Everyone loves to hear a great story and the children in Washington, D.C. are no different with tales of culinary adventures from African storyteller Vera Oye Yaa-Anna who is affectionately known as “Auntie Oye.” Since 1998, she has worked with children, mainly in underserved communities, to teach them as well as their parents about the importance of cooking and eating healthy meals, stressing that when families do it together, you have just written a story that will last in the child’s memory forever. Just ask any chef what he/she remembers about their first culinary memories and they have stories for days.
“I don’t do anything without parents because it doesn’t make sense,” says Yaa-Anna who moved to D.C. from Los Angeles after being “invited” to do a presentation from her African dinner theater during President Bill Clinton’s second inauguration in 1997. The person who invited her lied and she was now on the opposite side of the country but decided to stay and make things work.
Teaching the Next Generation
Originally from Liberia, a country founded by freed African-American slaves in 1821, one would think D.C., with all of its international ties and embassies would be a great place to pick up the pieces and start all over, but not so. Making the adjustment to a new city and its culture proved to be difficult as well as meeting new people.
Yaa-Anna is the founder of The Palaver Hut, a West African culinary theater that transforms an entire space into Africa, all the way from the décor to the food and ambiance. Hosting her culinary theater in D.C. was not as well-received as it was in Los Angeles. In fact, Yaa-Anna observed that people had very negative views of Africa. She currently only hosts the theaters on special occasions.
Looking to change the narrative and the audience, she found another passion; teaching the next generation how to grow up healthy and strong. Memories of her childhood in Liberia going to the market with her mom and coming home to prepare and enjoy the food with family and friends was a tradition that she wants to pass down.
“I decided I would have to grow my own audience. And the way to do that is to start early because to get an appreciation for any culture of anything, you have to be taught early. Even good cooking, good eating habits. You have to be taught early,” says Yaa-Anna. “All of what I learned, I am doing it now for the children. I started here as a professional storyteller. In the African tradition, when we are telling a story invariably we are talking about food. Food is a huge activity.”
Teaching culture through food is the best way to introduce children to other parts of the world. The students may seem hesitant at first when Yaa-Anna arrives always dressed in traditional African attire. They also may surprisingly have less than favorable perceptions about Africa. But give Yaa-Anna six weeks and they will be asking her when they can go with her to the continent. During her classes, the young future chefs are dressed in full gear from head to toe and ready to learn about fresh ingredients and dishes that are exciting and new. With many being exposed to a farmer’s market for the first time, a trip with Yaa-Anna will always be memorable as she teaches them (as well as parents) how to shop economically and show them how to prepare the food before they all sit around and enjoy it together telling stories and dancing.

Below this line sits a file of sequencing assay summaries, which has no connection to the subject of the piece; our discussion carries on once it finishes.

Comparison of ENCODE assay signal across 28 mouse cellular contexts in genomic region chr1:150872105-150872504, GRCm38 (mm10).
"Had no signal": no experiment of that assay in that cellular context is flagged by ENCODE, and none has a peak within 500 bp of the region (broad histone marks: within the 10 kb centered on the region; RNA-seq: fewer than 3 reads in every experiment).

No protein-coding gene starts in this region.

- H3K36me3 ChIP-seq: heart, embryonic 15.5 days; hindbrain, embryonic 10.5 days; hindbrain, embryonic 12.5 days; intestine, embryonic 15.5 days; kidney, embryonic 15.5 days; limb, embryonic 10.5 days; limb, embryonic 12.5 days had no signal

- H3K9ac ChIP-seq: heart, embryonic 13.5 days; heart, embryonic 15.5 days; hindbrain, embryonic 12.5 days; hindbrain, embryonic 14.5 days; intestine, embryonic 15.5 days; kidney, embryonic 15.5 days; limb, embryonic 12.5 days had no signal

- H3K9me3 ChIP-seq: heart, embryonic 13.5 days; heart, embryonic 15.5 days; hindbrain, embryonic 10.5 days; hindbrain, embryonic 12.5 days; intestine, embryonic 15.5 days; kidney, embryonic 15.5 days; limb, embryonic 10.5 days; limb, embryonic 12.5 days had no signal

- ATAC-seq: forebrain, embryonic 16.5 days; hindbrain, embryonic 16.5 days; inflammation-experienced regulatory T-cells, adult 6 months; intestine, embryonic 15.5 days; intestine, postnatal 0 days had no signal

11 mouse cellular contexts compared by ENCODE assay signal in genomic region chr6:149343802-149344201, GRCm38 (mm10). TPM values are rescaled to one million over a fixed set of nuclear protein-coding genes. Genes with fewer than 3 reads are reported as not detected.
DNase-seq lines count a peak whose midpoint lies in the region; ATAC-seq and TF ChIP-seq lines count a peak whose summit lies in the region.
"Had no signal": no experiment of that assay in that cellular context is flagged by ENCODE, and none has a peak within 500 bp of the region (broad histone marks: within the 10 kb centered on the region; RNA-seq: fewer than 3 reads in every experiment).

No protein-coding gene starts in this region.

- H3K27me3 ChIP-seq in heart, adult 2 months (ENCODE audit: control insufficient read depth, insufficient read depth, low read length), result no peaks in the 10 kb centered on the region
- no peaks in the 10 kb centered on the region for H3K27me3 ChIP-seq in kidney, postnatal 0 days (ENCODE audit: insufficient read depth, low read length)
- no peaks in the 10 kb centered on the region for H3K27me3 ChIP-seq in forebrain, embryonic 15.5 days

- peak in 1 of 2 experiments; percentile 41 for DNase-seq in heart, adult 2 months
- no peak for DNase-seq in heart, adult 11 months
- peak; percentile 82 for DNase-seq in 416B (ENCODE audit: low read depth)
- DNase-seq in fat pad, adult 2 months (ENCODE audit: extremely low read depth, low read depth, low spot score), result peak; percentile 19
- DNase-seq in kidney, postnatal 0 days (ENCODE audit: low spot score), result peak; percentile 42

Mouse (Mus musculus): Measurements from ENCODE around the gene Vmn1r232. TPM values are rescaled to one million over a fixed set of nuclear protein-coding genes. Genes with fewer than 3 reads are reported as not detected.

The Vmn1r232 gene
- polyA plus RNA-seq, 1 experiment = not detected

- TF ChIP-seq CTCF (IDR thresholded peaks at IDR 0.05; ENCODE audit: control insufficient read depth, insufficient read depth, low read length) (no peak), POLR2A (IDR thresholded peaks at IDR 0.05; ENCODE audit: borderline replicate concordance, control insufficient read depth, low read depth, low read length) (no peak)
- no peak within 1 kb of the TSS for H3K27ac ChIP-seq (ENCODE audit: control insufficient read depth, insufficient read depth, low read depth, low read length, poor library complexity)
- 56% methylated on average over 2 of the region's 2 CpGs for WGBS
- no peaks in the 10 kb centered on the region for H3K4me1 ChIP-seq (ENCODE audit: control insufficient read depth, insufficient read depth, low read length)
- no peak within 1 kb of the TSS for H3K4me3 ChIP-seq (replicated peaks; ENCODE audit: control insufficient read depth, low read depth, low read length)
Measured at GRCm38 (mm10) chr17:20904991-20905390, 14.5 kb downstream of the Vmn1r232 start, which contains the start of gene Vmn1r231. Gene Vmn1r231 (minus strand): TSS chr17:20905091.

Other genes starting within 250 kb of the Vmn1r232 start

The kids taste buds just light up with dishes such as spinach and cilantro (recipe below), roasted chicken and jollof rice.
Encouraging Family Time
In addition, to teaching about eating healthy, Yaa-Anna infuses social and dining etiquette that will help the kids navigate through the world as they get older. This includes dining on white tablecloths with dishes and flatware; nothing plastic or paper.
Saturdays are for working with parents and their children, creating an environment where families can cook and eat healthy food together. “When you can cook with the kids, you remember that. It stays with them forever,” says Yaa-Anna. You remember passing the flour, tossing the salad and tasting the gravy.
Yaa-Anna is also producing her own show geared toward getting more families cooking together in the kitchen and hosts cooking classes out of her home or a parents' homes for 12 people or more. During the classes, parents learn how to take their cooking skills up a notch by creating fresh, seasonal meals from scratch.
Since arriving on Capitol Hill, Yaa-Anna has definitely seen better days over the years and has truly found her passion reaching and teaching generations so that they can create their own stories that they one day tell others as well.
For more information about Yaa-Anna and The Palaver Hut, visit www.oyepalaverhut.org. If you are interested in bringing her program to your school or organization, you can call 202.547.4899. Be sure to try her spinach and cilantro recipe below.
SPINACH & CILANTRO
2 cups chopped fresh spinach (about 2 bunches and cut 3-4 inch of the stem and discard)
2 cups (3 bunches) chopped cilantro, chopped
1 medium red or yellow onion, coarsely chopped
¾ cup olive or canola oil
salt substitute (Bragg liquid amino), to taste
black pepper, to taste
pieces of grilled chicken breast
2 cups couscous (Israeli or Pearl Couscous)
2 carrots, chopped
1. In a large skillet over medium-high heat oil until it begins to shimmer. Stir in onion and cook, stirring frequently 3-5 minutes or until softened.
2. Stir in spinach and cilantro and seasoned to taste. Continue cooking 10 to 20 minutes simmering, reducing the liquid.
3. In a pot, bring 4 cups of water to boil add couscous, fluff with a fork and cover. When all the water is absorbed the couscous is ready to serve.
4. Serve spinach and cilantro over couscous.